Only one of three Blackwells survives this encounter. Molly latches on, as you might expect, to whichever character seemed to be her rescuer. There’s weirdness with Texan Rangers. Amazingly the players are given brusque treatment and James Rodriguez, the Ranger the players known already, seems to be criticised. Rather than helping in any real way the group of Texan Rangers push the characters on their way, stating quite clearly that this is their problem and they have to deal with it. The group’s problem seems to include the surviving Molly Blackwell who they now have to look after. Looking after Molly isn’t easy. She doesn’t even remember where she lives. It gets worse, Molly’s being haunted.
How common are shower scenes in horror movies? Yup; fairly common, so lets not be too surprised to discover that Molly’s especially screamy when she sees a man with a pick-axe through the window while she’s showering.
How common are sex scenes in horror movies? Oh yeah. Sure enough, especially if you’re a cynical reader, but perhaps surprisingly if you’re a player, that night Molly has a go at seducing her favourite character. This scene, as far as it may ultimately go, is interrupted by the man with the pick-axe. The ghostly man.
There’s a problem taking Molly back to her parents. They don’t recognise her. They don’t want her! The newspapers say that all three of the kidnapped victims were killed. Molly’s ghostly troubles continue, she’s even knocked out at one point. While she’s out Molly is told by the spirit of Nicole Blackwell (the daughter of the original cultists and villainess) that she’s in danger, the Nicole is the one trying to heal the damage done and only a certain magic spell will solve the current problems. A seance is a good idea and the only way forward. Seances and spells bring the end of the drama within reach. Nicole is trying to take control of Molly’s body – and succeeds for a while. There will be an awkward moment when Robert Blackwell has possession of one of the characters and tries to attack Molly. The players should manage to force Nicole’s spirit out of Molly and in which case Robert’s spirit (the ghost with the pick-axe) will finish her off.
The sinister group of Texas Rangers arrive on the scene and clean up. They take Molly off to an uncertain fate. The group finds out what happens later through newspapers. A cultist confesses to the murders and kidnapping. The Texas Ranger James Rodriguez commits suicide. There’s no mention of the other Texas Rangers. The group is secretly given photographic evidence that Molly’s alright.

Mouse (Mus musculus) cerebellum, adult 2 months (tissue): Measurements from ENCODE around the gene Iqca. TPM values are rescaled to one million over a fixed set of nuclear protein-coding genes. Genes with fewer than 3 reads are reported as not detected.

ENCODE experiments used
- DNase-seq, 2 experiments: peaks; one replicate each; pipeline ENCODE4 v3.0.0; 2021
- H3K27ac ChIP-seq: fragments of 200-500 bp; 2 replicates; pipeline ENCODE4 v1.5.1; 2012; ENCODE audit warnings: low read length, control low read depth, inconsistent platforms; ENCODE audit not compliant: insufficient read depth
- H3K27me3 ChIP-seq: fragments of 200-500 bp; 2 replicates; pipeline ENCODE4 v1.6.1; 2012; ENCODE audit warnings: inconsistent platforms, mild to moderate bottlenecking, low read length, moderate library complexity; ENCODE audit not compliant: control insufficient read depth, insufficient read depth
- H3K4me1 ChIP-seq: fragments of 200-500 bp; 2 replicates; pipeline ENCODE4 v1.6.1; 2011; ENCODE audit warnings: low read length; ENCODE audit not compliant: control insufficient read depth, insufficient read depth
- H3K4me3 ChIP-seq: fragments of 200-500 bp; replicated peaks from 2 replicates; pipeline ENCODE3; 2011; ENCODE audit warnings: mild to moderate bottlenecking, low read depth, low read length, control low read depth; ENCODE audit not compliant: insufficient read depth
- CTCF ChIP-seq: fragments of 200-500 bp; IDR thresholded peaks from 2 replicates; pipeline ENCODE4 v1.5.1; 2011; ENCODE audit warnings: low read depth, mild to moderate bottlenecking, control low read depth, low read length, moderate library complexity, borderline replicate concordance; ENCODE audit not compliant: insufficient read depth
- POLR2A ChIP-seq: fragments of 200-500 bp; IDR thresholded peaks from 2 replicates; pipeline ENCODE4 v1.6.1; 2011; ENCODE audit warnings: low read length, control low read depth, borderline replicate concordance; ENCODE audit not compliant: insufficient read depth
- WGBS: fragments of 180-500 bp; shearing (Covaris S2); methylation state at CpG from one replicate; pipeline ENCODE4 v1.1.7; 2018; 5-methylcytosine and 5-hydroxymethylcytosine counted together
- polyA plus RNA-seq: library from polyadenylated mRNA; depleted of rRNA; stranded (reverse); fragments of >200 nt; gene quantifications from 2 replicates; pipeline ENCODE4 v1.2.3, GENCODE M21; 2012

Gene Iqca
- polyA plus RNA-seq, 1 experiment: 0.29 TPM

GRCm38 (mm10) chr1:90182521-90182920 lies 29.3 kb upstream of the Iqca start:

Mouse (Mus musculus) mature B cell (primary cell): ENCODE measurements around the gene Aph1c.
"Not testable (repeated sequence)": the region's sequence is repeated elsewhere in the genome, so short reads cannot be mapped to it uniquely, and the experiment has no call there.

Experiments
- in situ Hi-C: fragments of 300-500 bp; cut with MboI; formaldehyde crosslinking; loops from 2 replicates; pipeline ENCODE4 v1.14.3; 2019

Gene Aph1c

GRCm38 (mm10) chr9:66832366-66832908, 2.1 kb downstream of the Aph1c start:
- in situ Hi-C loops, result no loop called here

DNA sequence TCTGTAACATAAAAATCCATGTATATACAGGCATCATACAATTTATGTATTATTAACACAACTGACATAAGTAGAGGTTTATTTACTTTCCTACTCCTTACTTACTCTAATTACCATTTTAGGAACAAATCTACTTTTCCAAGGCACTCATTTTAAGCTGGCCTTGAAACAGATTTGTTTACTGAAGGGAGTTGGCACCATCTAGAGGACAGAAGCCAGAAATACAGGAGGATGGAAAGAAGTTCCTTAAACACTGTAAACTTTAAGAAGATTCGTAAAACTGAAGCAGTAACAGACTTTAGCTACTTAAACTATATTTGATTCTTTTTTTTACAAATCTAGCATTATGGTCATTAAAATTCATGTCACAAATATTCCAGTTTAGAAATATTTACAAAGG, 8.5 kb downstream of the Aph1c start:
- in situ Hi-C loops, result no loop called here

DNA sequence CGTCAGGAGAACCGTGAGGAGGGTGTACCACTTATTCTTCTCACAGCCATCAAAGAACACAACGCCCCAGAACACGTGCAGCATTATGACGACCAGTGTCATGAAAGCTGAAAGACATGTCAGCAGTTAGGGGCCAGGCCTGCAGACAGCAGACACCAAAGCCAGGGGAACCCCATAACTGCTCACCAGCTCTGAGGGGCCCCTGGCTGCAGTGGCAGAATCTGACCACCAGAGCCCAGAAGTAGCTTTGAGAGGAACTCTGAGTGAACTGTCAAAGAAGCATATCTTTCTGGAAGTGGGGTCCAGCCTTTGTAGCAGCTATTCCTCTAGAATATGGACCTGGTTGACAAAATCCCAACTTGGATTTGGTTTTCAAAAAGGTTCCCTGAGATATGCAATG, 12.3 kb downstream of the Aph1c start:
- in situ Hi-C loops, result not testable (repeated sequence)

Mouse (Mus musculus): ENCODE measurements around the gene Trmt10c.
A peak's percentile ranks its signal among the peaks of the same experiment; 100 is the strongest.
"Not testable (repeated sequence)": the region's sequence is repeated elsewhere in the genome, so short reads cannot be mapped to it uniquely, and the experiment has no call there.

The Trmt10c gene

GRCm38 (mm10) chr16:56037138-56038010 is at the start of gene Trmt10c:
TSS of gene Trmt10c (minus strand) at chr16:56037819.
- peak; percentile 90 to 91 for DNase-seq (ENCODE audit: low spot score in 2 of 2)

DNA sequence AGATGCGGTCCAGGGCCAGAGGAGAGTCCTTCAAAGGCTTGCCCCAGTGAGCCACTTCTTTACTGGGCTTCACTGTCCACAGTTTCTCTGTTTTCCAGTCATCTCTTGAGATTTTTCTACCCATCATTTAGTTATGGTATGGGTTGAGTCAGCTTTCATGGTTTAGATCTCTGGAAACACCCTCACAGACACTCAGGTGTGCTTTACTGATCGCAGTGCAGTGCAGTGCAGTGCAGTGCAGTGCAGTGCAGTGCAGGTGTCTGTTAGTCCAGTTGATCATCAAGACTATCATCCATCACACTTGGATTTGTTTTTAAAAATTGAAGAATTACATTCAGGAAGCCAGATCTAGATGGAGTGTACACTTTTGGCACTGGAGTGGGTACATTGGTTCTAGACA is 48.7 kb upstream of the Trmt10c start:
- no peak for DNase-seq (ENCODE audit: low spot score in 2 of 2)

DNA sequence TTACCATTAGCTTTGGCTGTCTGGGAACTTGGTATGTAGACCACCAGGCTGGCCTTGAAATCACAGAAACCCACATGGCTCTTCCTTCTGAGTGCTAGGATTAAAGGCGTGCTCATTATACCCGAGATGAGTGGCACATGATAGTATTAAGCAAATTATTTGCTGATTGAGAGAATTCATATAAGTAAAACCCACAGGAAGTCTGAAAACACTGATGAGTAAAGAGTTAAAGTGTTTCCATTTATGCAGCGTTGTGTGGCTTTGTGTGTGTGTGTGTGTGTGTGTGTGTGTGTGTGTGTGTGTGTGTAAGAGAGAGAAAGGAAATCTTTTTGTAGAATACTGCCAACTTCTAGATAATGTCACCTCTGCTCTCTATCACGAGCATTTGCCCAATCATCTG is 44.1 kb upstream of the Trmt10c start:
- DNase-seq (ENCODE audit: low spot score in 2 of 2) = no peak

It’s an ending which a GM might need to tinker with depending on their group. It’s a case of know your players again. Even in this walk through (long, isn’t it?) towards a happy-ish ending there’s little in the way of decisive actions the players can claim credit for. It’s a common problem with horror; the characters struggle to be heroes. The attack on the cult and the rescue of Molly could be the end of the adventure, if you run on to the end then the dealing with the cult is something of a false summit.
Know You Group. We’ve had occult mantras in Bloodlines but perhaps the most important mantra from the adventure is know your group. This is not a combat heavy adventure. I think there’s enough action to keep the tempo up though. You shouldn’t let anyone with mind-reading powers in the game either. D&D’s tendency to ruin mystery and suspense through powers and abilities is something that will have to be closely watched here. There’s sex too. Bloodlines is suited for mature groups. In game terms the adventure is suited for about four 5th level characters though given the style of the game it’s easily scalable. That said if there are too many more characters then the group can’t ferry itself around town in cars (and there are car chases and crashes) and, worse, might split up. Bloodlines is scalable almost indefinitely in terms of character level but is best suited to a group of two, three or four characters.
There’s a lot more in Bloodlines than just the lengthy adventure though. The appendices are thorough. There’s a load of magic and rituals, almost enough for a mini supplement, and lots of handy reminders of d20 modern rules (DC values for doors, locks, chains and stats for cars, etc).
I like the handouts which come with the game. I think one of the strong advantages PDF adventures have is the ability to print off as many handouts as you need. There are a lot of notes and newspapers in this adventure and they make great handouts; they’re all here in the back of the PDF. Key visual elements (such as the strange sign in side the well) have pictures which can be shown to the players if your group. The cartography is good enough, though not at the level of the cartography specialists, and also much improved by being easily printed off and used as battlemaps.
I quite liked Bloodlines. I don’t like pre-written adventures but I found Bloodlines to be more like a story written around a roleplaying adventure. The PDF gives me something I could work with. I am impressed by the walk through at the start.